KCCD Contributor: Dalton Barker
Sitting around the TV on a Saturday discussing the finer points of your Friday night escapades and the intricacies of the 3-4 interior tackle gap control(O, wait, that’s probably just me and my friends), inevitably the word best spills over into the conversation. Who is the best? Who is best quarterback, receiver, tackle etc.
But this year with players like Manti Te’o, Alec Ogletree and CJ Mosley single-handily dominating opposing offenses, a renaissance of “best” linebacker talk has spilled over into living-rooms, churches and bars (The last two are not mutually-exclusive for ND fans). ND fans are championing their Hawaiian Messiah Manti Te’o as the best thing since Charlie Weis decided to leave the Golden Corral and South Bend altogether. Even Alabama fans are proclaiming that one of their defensive players might be one of the best in the country.
I know! A Tide fan propping up a player is like Stephen A. Smith using a racial epitaph; they all just talk really fast. But seriously, Mosley, Te’o and Ogletree, with his blinding speed and athleticism, have been center stage all season and their on-field production warrants praise. However, while each one possess great strengths, none of them are a complete package of skills. That player would be Kevin Minter
Te’o might have 7 interceptions this year, but go back and watch those interceptions and you would think the flight of the ball had divine intervention. But when you watch Te’o I see a player that is a two-down thumper who doesn’t make many splash plays. Let me be clear, I like Te’o and all these linebackers, but Te’o doesn’t have natural loose hips and if he runs lower than a 4.6 I will be incredulous.
Mosley and Ogletree are similar players, sans Mosley isn’t near the pure athlete Ogletree is, both use angles and athleticism to make plays. Mosley coordinates Nick Saban’s complex 3-4 scheme, so you know he must possess a high football-IQ and he seemingly always ends up in the right place; no doubt through his intelligence and understanding of what teams are trying to do to him specifically. Mosley can cover, tackle and blitz when necessary, but I don’t think he is the same type of impact player as Hightower or Rolando McClain coming out.
Ogletree is just an athlete, plain-and-simple. Not extremely physical at the point-of-attack and does overrun angles, but he makes plays that no other linebacker in America can make with his sideline-to-sideline range and overall blend of size, speed and God-given athleticism. I really like Ogletree, but I question his maturity (He was suspended the first four games of the season) and he needs to become more physical to be an effective A-B gap player in the NFL.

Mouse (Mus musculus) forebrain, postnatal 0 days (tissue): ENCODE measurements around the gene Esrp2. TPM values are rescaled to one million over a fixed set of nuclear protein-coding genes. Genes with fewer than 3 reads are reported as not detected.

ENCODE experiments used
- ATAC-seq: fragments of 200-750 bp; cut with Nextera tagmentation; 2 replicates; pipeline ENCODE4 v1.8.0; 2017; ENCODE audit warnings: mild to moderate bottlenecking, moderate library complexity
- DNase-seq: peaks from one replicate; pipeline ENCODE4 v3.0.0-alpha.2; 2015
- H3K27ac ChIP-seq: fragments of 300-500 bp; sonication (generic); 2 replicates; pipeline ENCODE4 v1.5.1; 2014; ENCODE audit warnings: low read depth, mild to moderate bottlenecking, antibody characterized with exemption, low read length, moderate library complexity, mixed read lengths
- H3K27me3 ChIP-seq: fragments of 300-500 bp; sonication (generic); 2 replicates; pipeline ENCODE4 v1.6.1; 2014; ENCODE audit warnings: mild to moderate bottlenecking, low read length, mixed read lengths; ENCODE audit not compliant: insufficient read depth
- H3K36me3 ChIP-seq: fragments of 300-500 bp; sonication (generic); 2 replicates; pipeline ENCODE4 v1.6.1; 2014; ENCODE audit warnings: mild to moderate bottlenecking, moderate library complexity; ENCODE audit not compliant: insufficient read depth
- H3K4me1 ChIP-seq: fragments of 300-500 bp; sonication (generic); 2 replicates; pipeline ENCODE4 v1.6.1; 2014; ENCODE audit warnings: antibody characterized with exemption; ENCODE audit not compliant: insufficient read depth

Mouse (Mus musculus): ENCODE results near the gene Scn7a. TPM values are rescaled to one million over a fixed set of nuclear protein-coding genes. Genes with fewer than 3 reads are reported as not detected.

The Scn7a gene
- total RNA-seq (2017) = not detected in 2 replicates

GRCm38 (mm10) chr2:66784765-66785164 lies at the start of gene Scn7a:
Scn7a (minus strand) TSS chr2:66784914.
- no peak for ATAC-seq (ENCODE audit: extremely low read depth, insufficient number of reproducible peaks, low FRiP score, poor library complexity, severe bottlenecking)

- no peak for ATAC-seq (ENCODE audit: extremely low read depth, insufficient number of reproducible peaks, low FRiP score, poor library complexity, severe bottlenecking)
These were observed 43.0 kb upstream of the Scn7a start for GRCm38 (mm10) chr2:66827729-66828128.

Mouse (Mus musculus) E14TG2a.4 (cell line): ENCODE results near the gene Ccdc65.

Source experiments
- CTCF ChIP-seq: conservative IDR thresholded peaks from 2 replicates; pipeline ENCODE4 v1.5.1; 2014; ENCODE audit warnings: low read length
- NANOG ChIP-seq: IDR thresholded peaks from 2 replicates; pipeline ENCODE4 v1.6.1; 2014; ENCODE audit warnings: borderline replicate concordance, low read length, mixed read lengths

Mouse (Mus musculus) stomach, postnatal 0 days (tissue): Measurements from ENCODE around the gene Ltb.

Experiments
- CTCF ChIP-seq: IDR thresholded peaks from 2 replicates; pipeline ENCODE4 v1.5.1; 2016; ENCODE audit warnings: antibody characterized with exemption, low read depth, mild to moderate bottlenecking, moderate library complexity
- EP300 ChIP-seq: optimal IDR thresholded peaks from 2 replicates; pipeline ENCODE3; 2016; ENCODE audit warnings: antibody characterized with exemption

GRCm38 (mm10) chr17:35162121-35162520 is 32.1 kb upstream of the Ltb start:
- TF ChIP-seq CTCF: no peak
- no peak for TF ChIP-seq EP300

Finally, we have Kevin Minter. Does he have Mosley’s hips and experience controlling a former NFL head coach’s defense? No. Does he have Manti’s bulk, power and bursting charisma? Nope, Minter is known to be extremely quiet, only encouraging his fellow tigers with the occasional “Let’s go!” And does he have the size, speed and athleticism of Ogletree? No, but he is 6’2” 240 and I expect him to run sub-4.6.
So what exactly does Minter have that makes him the best inside linebacker in college football? Simple, he has no discernible weaknesses in his game. He is the complete package at linebacker, and even though he might not have the physical attributes or intangibles as some of the other linebackers, he is still the leader of an LSU defense that showed dominance all season.
Need Minter to blitz or play against quick running-backs? No problem, check his tape against Florida where he was the best player on the field. The same gridiron that was shared by Shariff Floyd and Matt Elam from Florida and Bennie Logan, Eric Reid, Barkevious Mingo and Sam Montgomery from LSU. Minter can be physical and attack downhill as he did versus Mississippi St. And if you need him to just run around, cover and chase down a Heisman winner like Johnny Football, watch him as he consistently confused and terrorized the Aggie QB.
Minter reminds me a lot of Navarro Bowman from Penn St and currently an All-Pro linebacker for the San Francisco 49er’s. Fast, physical, violent striker, size and adequate range to chase plays down from the backside. I think he would excel in 4-3 or 3-4, but I would love to watch him get drafted in the 3-4 where he could run around and punish running-backs and use his Troy Polamalu-like anticipation on 3rd down to create immediate inside blitz pressure. The best part about Minter is he was surrounded by great players at LSU who are more athletic and flashier, so he was naturally hidden by their respective penumbras and is currently projected as a late 1st or early 2nd.
The Chiefs have a good linebacker core with Houston, Tali and Johnson. But Siler could be upgraded and Johnson is 30. Minter could immediately be an upgrade over Siler and be a protege under Johnson, while aiding Houston and Tali on third down with his blitzing ability. Obviously, the Chiefs will be considering a franchise quarterback with their 1st pick, but with their 2nd round pick they could add a franchise defensive player in Minter. Geno Smith and Minter for 10 years would provide a great foundation for a team that needs young playmakers.
-Dalton Barker is a journalism student at the University of Missouri. Follow him on twitter @Dalton_Barker.